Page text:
CSE 520: Advanced Computer Architecture (Fall 2007)

Lecture Tu, Th 3:15 P.M. - 4:30 P.M. BYAC 190
Line No 84994
Instructor Sandeep Gupta
Office BY522
Email Sandeep.Gupta@asu.edu
Office Hours Tu, Th 4:30 P.M. - 6:00 P.M.
TA Guofeng Deng (Guofeng.Deng@asu.edu)
TA Office BY517AE
TA Office Hour W 2 P.M. - 5 P.M.




Goal and Topics

Computer architecture. Performance versus cost tradeoffs. Instruction set design. Basic processor implementation and pipelining. Instruction-level parallelism and its exploitation. Multiprocessors and thread-level parallelism. Memory hierarchy design. Storage systems. (more course information)

Course Format

The course topics will be covered through lectures and student paper presentations. At the beginning of the semester, students will be given a list of papers organized by topics and are required to do the following:

  • Presentation: Each student will choose one paper that he or she is going to present to the class. The TA will announce the presentation schedule later. There will be one or two paper presentations in each class. A presenter is required to submit the presentation slides a day before the presentation.
  • Critique: For each paper, there will be 3 designated critics. A critic is required to submit his or her critique of the presentation as well as the paper. The latter will be posted on the course web.
  • In-class and online discussion: Students can ask questions during presentation. Besides, the class will also discuss the paper on a class blog. Students will be evaluated based on their participation in the discussions.
  • Summary: There will be a student designated to summarize the online discussion of each paper. The summary will be posted on the course web as well.

To sum up, each student will do at least 1 paper presentation, 3 critiques, 1 paper summary, and online and inclass paper discussion. The performance and participation in each process of paper study will constitute a major portion of the class grade.

Another major portion of the class grade will be based on the term project. Each student will conduct in-depth research on a computer architecture topic of his/her choice for the term project.

  • Phase I: In Phase I of the research the student will choose a topic to work on in consultation with the instructor and submit a written report per the requirements.
  • Phase II: In Phase II of the research the student will thoroughly survey the selected topic, define a research problem related to the chosen topic, propose a solution and submit a written report per the requirments.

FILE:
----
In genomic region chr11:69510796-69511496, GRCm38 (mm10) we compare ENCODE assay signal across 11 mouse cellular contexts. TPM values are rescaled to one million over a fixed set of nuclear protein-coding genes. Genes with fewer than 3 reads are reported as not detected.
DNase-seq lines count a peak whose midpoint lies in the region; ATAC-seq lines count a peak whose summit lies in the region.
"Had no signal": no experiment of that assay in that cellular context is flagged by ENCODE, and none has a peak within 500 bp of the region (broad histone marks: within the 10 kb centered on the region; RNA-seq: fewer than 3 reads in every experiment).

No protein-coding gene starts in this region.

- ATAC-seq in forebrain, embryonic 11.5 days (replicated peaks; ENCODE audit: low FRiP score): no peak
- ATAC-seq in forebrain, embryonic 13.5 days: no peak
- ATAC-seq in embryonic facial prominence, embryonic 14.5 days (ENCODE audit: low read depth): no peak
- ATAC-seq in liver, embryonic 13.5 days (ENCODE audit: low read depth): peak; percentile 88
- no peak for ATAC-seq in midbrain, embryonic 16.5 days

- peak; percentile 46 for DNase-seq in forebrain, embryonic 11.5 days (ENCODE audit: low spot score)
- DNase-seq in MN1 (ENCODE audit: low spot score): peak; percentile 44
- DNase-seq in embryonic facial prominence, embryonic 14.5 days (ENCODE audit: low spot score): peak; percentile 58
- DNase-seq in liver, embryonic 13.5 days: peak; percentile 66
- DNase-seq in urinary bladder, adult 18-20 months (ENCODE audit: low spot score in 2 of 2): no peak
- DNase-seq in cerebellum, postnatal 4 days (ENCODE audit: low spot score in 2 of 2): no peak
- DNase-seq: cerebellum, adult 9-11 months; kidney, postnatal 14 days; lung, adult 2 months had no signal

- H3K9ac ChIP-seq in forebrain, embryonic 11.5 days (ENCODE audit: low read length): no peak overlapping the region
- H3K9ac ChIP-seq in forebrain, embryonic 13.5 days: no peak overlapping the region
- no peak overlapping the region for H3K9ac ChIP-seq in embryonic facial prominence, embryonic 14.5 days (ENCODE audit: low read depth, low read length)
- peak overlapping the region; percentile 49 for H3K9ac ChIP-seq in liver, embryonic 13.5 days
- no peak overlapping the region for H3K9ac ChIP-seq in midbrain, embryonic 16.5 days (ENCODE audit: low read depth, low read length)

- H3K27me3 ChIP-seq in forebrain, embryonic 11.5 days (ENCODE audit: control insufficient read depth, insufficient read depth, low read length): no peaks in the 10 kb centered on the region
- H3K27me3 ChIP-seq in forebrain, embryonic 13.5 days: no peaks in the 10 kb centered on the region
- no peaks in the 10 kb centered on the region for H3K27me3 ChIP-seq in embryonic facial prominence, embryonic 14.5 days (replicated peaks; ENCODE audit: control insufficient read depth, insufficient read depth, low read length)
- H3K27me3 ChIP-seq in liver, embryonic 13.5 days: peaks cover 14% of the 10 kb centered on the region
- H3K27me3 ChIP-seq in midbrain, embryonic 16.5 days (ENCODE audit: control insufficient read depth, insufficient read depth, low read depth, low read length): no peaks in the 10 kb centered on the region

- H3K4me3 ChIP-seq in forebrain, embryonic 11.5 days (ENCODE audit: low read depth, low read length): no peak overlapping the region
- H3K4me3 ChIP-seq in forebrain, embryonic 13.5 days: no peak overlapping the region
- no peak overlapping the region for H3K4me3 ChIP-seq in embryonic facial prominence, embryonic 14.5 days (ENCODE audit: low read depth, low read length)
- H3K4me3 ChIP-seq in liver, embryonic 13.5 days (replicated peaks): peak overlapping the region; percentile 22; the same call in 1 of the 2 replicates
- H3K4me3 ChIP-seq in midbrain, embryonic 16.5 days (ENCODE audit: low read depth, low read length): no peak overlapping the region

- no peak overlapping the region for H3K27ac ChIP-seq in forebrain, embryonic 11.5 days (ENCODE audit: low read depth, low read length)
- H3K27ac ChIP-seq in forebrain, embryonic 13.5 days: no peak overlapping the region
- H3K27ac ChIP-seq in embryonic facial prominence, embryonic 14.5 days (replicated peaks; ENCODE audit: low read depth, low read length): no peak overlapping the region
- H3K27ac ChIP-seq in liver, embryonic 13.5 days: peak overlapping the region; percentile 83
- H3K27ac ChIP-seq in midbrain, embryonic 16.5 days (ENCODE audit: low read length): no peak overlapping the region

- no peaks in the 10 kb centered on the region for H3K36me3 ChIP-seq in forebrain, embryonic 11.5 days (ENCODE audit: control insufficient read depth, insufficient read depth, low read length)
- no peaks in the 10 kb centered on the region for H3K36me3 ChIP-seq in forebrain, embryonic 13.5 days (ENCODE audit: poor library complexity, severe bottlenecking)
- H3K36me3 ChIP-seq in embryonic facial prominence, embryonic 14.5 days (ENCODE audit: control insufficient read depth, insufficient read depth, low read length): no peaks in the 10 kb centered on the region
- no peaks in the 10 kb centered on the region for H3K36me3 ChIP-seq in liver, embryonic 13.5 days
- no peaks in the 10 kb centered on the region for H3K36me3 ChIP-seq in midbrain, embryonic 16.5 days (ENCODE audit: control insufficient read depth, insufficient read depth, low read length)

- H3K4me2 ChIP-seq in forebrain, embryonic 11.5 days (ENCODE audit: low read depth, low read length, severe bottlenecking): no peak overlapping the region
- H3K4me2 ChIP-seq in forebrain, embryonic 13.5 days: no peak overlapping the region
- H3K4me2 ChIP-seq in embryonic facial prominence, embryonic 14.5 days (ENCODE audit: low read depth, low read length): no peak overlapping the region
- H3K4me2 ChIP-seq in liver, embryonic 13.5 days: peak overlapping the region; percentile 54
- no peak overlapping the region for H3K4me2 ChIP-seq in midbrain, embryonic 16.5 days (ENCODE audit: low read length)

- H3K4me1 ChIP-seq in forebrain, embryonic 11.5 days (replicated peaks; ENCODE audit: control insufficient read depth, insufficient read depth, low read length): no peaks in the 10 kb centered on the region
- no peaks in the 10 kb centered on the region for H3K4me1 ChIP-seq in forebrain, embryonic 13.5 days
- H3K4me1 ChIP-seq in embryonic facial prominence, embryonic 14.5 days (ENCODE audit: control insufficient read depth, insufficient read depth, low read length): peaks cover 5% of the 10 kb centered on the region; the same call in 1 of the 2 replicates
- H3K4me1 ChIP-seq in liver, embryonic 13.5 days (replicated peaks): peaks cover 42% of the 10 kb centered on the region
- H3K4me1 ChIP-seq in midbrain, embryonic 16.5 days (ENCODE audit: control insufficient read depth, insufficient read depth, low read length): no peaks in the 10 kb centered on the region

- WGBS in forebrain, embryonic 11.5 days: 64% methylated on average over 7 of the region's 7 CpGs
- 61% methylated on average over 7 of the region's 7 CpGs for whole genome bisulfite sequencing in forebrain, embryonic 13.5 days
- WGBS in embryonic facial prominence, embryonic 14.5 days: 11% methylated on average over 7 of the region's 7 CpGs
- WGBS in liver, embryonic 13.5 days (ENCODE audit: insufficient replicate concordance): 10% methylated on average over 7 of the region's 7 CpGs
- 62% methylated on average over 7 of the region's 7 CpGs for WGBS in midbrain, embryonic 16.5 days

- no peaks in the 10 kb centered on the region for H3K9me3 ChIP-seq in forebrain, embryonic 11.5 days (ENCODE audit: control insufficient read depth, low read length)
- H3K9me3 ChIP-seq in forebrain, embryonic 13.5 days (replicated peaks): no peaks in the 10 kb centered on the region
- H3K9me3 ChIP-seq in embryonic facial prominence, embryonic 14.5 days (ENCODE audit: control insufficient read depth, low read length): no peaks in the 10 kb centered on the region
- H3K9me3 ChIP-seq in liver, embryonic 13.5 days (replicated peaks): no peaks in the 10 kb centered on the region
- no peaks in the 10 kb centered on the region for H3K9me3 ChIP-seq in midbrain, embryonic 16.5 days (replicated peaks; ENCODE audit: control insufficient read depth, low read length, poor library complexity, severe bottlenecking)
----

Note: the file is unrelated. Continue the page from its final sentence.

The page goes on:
• Phase III: In Phase III, the student evaluates the solution using mathematical analysis, simulation, and/or implementation. A student is required to make an oral presentation on his/her accomplishments for the term project in either one of the last two classes and submit a written report at the time of final exam. More details on term projects will be discussed in class.

There will be quizzes, homeworks and a final exam based on the course material covered in the class.


The following grading rubric will be used to evaluate all the submitted material and performance tasks:
A+: Student shows superior understanding of purpose and significance of the problem; is able to identify related problems; has solved the problem using novel approach and insight.
A: Student shows good understanding of purpose and significance of the problem; is able to identify related problems; has solved the problem displaying some degree of insight.
B: Student can solve the problem with some sophistication but is unable to judge its importance.
C: Student lacks understanding of how to approach the problem or proposes very naive solutions for the problem.

The final letter grade will be assigned based on weighted average of the grades obtained in the following categories:
Paper Study 40%
     presentation 10%
     critiques 10%
     summary 10%
     discussion 10%
Project 30%
     phase I 10%
     phase II 10%
     phase III 10%
Quiz, homwork, exam 30%

Notice: the above description is not finalized and subject to change. Student should check back this page on a regular basis.


Assignment Points Date Assigned Due Date Files
    #1 100 Sun 09/16/2007 Tue 09/25/2007 HW1, Sample solution to book case studies